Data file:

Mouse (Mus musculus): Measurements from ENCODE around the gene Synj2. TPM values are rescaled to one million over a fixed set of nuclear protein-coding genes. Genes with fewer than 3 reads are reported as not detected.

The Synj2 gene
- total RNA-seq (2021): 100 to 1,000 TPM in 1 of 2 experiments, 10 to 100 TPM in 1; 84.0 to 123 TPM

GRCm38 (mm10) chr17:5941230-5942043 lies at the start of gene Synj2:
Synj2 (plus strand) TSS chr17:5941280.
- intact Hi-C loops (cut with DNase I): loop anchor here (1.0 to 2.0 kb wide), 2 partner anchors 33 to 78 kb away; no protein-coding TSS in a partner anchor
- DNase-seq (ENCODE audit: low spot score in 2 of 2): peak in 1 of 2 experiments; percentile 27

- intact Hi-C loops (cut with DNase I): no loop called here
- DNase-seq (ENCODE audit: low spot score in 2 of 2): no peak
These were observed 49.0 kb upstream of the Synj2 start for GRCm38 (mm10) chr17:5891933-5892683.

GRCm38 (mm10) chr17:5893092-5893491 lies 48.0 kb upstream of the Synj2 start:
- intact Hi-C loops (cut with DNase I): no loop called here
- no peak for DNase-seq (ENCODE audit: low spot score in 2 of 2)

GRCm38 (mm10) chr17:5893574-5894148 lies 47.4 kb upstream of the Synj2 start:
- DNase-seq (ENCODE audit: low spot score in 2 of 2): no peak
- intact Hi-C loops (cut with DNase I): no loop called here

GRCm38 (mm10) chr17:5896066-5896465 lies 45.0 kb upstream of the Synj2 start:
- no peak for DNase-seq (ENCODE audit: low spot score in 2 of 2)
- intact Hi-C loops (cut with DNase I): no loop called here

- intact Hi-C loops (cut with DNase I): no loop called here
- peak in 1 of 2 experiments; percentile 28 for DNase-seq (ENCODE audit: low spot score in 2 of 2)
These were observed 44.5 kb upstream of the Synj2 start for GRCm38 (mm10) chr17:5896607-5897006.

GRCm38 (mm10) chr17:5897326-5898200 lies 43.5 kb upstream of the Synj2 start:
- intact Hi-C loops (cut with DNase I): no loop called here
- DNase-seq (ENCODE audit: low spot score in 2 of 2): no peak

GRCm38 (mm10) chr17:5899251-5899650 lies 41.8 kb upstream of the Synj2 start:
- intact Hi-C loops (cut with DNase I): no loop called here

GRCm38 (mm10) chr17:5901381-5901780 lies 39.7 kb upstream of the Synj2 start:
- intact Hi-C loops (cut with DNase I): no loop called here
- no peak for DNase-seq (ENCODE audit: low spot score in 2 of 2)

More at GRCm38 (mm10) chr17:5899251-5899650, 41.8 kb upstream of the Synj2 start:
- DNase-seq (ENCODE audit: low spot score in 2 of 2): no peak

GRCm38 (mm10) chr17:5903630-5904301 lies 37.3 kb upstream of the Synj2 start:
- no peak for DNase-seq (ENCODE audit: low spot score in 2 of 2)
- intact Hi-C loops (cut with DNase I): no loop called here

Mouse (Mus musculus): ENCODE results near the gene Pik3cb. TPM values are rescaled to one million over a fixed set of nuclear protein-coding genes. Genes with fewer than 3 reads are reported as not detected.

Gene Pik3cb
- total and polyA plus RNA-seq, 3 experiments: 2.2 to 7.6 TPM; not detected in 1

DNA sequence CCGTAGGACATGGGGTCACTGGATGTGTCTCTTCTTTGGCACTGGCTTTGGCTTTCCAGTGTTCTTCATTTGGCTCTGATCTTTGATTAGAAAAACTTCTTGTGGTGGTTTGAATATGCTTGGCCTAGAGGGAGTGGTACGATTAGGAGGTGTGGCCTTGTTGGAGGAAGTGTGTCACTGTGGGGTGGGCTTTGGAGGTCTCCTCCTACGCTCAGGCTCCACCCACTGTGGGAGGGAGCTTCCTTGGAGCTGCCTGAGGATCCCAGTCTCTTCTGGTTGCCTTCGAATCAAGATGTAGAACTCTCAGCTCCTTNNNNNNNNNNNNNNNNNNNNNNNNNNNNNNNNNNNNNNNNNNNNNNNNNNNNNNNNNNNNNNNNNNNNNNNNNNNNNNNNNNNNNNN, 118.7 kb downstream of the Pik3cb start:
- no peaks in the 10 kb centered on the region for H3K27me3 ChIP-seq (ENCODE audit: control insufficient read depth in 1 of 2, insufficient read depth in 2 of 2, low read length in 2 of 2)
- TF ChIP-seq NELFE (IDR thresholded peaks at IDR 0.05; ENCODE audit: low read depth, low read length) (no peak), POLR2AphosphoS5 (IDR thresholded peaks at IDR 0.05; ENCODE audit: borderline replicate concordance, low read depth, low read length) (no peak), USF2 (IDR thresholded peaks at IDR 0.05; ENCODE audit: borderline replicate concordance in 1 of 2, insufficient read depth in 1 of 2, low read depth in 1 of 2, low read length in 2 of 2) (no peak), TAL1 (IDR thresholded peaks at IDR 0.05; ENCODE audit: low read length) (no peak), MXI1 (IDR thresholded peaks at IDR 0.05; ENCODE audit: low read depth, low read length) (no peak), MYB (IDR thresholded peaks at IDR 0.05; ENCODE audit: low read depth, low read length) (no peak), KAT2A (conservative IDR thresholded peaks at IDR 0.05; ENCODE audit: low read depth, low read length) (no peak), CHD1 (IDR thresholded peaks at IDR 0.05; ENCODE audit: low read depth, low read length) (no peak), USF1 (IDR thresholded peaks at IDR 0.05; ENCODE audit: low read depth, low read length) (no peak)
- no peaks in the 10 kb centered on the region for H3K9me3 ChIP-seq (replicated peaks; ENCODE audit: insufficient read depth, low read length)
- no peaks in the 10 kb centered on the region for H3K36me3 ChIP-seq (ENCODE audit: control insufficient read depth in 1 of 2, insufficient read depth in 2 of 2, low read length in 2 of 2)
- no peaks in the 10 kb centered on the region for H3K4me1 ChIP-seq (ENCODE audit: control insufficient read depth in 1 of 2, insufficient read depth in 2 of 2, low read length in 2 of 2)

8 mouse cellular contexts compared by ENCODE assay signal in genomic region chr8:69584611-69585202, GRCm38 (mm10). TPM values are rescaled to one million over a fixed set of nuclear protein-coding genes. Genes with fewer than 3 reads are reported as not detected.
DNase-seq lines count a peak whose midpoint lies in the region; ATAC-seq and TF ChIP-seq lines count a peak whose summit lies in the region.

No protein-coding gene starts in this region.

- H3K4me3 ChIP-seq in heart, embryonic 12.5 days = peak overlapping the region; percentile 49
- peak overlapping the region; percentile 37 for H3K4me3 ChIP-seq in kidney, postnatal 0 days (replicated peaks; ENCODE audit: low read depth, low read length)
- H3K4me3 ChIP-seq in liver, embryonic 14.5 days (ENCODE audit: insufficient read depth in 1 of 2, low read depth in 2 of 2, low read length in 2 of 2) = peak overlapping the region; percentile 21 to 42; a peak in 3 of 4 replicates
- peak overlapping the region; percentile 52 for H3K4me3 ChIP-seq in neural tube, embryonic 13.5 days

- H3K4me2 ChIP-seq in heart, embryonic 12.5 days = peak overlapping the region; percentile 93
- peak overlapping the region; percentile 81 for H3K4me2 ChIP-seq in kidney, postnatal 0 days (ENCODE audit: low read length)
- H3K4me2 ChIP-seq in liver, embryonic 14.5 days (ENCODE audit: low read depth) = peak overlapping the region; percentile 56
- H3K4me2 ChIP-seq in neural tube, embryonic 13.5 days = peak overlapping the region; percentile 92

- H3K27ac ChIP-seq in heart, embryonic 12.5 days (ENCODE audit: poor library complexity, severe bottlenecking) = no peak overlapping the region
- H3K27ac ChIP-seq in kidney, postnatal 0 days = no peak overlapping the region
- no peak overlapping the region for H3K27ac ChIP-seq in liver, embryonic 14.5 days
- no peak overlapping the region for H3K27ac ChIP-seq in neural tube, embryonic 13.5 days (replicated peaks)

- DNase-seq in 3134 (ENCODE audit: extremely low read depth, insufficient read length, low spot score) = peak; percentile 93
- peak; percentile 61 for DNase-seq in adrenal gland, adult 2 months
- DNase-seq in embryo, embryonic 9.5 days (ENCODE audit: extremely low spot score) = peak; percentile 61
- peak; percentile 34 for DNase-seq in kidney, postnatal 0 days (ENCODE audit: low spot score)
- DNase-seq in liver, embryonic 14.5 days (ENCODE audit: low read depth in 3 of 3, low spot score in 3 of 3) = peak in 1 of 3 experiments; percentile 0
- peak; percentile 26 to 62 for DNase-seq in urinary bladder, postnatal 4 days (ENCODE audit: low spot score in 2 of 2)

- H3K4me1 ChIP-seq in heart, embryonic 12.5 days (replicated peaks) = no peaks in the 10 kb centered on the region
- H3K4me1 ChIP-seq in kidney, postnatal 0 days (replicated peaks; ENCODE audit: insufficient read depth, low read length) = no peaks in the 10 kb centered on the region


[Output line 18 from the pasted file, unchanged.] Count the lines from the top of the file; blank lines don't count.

- no peak for DNase-seq (ENCODE audit: low spot score in 2 of 2)